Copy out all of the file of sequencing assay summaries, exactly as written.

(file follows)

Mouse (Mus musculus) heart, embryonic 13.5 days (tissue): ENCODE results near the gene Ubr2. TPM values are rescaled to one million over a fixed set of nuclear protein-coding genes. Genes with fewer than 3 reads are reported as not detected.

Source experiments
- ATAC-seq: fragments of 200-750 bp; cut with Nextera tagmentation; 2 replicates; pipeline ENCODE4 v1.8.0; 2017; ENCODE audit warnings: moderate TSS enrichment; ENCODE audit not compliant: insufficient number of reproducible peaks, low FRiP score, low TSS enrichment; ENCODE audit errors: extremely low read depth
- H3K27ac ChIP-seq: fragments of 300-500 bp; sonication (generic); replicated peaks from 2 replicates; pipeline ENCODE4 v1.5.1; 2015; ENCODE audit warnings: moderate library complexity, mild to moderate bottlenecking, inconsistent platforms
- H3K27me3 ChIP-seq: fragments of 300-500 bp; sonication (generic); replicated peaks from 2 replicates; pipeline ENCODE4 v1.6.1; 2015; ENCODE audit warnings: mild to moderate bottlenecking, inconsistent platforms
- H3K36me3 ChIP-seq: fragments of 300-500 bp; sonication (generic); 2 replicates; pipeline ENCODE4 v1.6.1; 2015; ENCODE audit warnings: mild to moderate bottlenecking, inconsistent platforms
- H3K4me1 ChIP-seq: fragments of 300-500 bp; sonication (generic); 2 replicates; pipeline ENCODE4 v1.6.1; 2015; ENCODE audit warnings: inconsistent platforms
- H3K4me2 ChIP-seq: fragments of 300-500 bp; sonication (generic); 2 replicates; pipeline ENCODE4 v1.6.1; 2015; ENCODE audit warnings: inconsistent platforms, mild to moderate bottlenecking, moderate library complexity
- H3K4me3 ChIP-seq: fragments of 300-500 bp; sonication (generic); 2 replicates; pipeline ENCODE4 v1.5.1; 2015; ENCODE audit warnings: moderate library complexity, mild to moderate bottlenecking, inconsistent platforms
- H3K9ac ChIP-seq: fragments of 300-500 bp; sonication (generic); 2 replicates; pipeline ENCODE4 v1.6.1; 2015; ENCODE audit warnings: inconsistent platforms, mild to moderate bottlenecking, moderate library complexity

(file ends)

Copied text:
Mouse (Mus musculus) heart, embryonic 13.5 days (tissue): ENCODE results near the gene Ubr2. TPM values are rescaled to one million over a fixed set of nuclear protein-coding genes. Genes with fewer than 3 reads are reported as not detected.

Source experiments
- ATAC-seq: fragments of 200-750 bp; cut with Nextera tagmentation; 2 replicates; pipeline ENCODE4 v1.8.0; 2017; ENCODE audit warnings: moderate TSS enrichment; ENCODE audit not compliant: insufficient number of reproducible peaks, low FRiP score, low TSS enrichment; ENCODE audit errors: extremely low read depth
- H3K27ac ChIP-seq: fragments of 300-500 bp; sonication (generic); replicated peaks from 2 replicates; pipeline ENCODE4 v1.5.1; 2015; ENCODE audit warnings: moderate library complexity, mild to moderate bottlenecking, inconsistent platforms
- H3K27me3 ChIP-seq: fragments of 300-500 bp; sonication (generic); replicated peaks from 2 replicates; pipeline ENCODE4 v1.6.1; 2015; ENCODE audit warnings: mild to moderate bottlenecking, inconsistent platforms
- H3K36me3 ChIP-seq: fragments of 300-500 bp; sonication (generic); 2 replicates; pipeline ENCODE4 v1.6.1; 2015; ENCODE audit warnings: mild to moderate bottlenecking, inconsistent platforms
- H3K4me1 ChIP-seq: fragments of 300-500 bp; sonication (generic); 2 replicates; pipeline ENCODE4 v1.6.1; 2015; ENCODE audit warnings: inconsistent platforms
- H3K4me2 ChIP-seq: fragments of 300-500 bp; sonication (generic); 2 replicates; pipeline ENCODE4 v1.6.1; 2015; ENCODE audit warnings: inconsistent platforms, mild to moderate bottlenecking, moderate library complexity
- H3K4me3 ChIP-seq: fragments of 300-500 bp; sonication (generic); 2 replicates; pipeline ENCODE4 v1.5.1; 2015; ENCODE audit warnings: moderate library complexity, mild to moderate bottlenecking, inconsistent platforms
- H3K9ac ChIP-seq: fragments of 300-500 bp; sonication (generic); 2 replicates; pipeline ENCODE4 v1.6.1; 2015; ENCODE audit warnings: inconsistent platforms, mild to moderate bottlenecking, moderate library complexity